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Lifetime Smiles May 31st, 2007


Baglio & McDonaldDo you find yourself chewing on only one side of your mouth because whenever you bite on the other side you get a flash of pain? The most common cause for this is a cracked tooth.

Surface fracture lines are present in the enamel of almost every adult tooth, but sometimes these fractures go deeper. This can happen for many reasons. Some people have more brittle teeth. Others have habits such as chewing ice or hard candy, or they might be a tooth grinder or clencher. Possibly the most likely cause of cracked teeth is a large silver amalgam filling. The amount of tooth removed to put in the amalgam weakens the tooth and the filling may wedge the tooth apart as it ages.

The pain first shows up because the cracked tooth flexes when you chew on it. Often the pain occurs when you let up and not when you bite down. There may sometimes be sensitivity to temperature.

In the beginning the pain usually goes away instantly - just as soon as you ease the biting pressure, but after a while, as the crack deepens, the pain gets more intense and lasts longer. Finally the crack gets deep enough that it may hurt all the time or the tooth breaks.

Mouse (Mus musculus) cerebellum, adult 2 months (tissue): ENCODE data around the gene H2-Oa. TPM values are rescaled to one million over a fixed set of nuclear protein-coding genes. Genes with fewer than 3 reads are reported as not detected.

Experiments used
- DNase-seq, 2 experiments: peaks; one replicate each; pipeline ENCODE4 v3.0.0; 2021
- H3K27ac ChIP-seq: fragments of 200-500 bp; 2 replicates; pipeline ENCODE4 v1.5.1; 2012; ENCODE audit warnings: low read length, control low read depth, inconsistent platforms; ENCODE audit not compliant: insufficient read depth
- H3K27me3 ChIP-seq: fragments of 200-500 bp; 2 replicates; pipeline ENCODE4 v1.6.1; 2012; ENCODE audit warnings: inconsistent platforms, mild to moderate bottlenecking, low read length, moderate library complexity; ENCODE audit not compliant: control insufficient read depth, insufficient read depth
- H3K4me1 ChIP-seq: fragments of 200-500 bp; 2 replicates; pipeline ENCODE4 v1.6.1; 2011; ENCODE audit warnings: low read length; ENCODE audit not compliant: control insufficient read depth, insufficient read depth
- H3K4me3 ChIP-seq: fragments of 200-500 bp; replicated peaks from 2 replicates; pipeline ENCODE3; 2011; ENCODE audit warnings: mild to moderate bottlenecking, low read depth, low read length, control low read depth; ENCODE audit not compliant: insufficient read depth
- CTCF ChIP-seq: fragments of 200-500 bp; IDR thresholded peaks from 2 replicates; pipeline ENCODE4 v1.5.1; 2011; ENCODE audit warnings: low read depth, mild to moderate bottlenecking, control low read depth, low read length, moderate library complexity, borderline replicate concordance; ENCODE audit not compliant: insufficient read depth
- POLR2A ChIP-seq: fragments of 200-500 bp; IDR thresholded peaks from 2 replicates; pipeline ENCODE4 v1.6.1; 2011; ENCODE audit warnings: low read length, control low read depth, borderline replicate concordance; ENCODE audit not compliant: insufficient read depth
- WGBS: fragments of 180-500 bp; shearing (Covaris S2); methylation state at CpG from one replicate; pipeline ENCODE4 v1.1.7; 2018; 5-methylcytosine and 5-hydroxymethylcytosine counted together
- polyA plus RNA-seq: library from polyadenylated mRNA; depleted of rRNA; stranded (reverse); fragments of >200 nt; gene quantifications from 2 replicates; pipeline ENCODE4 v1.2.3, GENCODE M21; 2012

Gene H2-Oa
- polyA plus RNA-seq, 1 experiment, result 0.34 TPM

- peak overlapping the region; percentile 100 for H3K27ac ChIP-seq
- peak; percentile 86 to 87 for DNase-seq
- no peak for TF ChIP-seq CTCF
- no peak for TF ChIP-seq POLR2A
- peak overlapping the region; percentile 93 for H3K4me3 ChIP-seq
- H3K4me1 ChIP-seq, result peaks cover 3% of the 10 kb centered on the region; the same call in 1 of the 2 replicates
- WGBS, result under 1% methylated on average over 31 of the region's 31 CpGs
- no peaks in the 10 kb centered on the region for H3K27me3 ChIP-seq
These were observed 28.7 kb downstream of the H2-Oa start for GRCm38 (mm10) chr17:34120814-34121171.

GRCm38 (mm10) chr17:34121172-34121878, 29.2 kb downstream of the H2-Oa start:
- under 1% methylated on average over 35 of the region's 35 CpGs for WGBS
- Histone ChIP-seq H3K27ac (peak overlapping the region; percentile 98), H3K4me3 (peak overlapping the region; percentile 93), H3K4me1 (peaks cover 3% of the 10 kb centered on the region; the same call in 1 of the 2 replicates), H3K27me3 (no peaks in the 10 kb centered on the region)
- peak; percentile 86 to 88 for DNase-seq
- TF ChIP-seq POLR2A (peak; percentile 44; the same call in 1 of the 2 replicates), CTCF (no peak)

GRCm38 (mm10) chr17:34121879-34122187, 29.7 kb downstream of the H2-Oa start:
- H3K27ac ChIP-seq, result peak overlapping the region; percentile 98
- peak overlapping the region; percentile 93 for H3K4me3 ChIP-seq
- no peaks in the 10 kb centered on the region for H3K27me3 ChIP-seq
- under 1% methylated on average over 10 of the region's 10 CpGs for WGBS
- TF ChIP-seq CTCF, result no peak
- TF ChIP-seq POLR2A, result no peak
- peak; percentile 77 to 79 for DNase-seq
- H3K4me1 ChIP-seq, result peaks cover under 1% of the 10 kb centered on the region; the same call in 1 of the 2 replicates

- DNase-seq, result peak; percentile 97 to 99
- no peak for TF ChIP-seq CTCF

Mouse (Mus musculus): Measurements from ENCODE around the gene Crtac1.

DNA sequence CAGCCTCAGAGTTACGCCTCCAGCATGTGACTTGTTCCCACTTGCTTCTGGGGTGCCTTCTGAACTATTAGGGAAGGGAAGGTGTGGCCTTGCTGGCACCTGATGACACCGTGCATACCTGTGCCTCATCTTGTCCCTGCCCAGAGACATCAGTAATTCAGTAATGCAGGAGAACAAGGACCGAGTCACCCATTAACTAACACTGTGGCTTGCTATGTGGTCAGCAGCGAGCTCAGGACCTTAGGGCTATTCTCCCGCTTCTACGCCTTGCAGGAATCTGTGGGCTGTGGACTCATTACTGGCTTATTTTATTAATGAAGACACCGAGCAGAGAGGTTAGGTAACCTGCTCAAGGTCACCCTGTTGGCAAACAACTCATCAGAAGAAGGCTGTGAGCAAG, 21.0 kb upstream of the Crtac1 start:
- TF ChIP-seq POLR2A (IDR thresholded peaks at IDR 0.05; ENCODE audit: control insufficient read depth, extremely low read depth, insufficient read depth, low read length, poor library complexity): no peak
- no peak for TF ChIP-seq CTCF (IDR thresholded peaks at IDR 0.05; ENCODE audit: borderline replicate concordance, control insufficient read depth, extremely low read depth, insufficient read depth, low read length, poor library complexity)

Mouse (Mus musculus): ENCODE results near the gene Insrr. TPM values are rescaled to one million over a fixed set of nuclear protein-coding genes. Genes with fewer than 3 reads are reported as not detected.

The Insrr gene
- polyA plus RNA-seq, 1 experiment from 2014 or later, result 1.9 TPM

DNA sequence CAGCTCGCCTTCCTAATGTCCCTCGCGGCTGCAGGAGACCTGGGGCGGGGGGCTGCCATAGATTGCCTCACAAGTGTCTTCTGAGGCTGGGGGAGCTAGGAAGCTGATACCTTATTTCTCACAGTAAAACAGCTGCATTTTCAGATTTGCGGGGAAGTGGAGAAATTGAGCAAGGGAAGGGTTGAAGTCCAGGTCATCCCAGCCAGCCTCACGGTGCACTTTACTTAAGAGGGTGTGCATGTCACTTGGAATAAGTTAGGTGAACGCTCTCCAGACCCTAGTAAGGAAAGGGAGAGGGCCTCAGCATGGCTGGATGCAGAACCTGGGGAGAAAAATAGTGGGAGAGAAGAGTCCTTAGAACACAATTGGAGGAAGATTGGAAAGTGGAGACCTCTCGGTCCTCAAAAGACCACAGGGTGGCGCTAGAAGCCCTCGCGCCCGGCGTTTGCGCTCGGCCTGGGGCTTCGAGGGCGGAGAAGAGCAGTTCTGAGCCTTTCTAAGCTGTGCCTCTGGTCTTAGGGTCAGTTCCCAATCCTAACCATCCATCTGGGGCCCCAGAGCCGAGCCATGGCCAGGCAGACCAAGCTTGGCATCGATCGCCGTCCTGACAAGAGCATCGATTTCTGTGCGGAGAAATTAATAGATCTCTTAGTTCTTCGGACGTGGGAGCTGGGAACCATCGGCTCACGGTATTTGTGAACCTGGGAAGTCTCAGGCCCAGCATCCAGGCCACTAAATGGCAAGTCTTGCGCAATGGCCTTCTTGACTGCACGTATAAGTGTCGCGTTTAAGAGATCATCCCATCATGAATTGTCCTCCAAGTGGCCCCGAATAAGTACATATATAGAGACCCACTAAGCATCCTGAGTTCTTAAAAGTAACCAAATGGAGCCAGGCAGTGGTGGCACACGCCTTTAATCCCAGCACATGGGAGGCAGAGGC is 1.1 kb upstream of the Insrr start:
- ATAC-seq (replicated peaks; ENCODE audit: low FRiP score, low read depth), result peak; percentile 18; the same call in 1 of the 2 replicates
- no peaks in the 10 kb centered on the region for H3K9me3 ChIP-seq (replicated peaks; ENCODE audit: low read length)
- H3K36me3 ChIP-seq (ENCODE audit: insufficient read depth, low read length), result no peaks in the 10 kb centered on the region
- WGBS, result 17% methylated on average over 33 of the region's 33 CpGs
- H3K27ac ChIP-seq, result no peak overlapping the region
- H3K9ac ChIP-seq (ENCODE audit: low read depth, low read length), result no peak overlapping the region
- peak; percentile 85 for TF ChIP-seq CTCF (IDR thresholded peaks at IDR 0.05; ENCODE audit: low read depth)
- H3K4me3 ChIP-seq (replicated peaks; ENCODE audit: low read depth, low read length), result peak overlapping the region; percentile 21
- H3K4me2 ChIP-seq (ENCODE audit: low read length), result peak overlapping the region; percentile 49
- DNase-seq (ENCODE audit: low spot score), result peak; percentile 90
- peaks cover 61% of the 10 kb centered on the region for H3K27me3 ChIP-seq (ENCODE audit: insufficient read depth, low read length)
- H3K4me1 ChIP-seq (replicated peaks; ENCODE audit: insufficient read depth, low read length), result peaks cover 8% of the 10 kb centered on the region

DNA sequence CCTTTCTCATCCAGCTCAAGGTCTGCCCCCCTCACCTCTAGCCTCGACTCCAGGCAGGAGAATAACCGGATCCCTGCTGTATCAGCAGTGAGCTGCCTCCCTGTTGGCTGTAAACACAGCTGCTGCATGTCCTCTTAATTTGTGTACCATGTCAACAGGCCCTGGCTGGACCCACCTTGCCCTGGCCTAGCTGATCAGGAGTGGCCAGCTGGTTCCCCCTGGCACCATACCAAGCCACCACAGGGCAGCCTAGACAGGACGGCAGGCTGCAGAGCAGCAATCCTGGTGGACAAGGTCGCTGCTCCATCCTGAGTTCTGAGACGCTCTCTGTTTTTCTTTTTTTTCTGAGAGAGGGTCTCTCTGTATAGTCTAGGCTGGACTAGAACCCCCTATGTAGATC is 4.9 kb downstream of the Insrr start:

Many times a tooth that is cracked requires something to hold it together, and this is a crown, not just a filling.
How do you know if you have a cracked tooth? One rule of thumb is if intermittent biting pain persists for three weeks or more, it probably is a cracked tooth. Sometimes patients tell me the pain is gone but when I check it still hurts. This probably is a cracked tooth and they have just gotten better at avoiding that tooth most of the time. The smart thing is to tell your dentist and let him or her check. Don't wait too long, either. If the crack reaches the nerve, you may need a root canal or an extraction.

Using modern technology, today we check for cracks with light transmission and intra-oral cameras. Repaired early,these teeth can still last a lifetime.

Thomas P. Baglio, DDS & Rabee McDonald, DMD

General and Cosmetic Dentistry
1060 E. Grand Ave
Escondido, CA 92025 760.747.1811.





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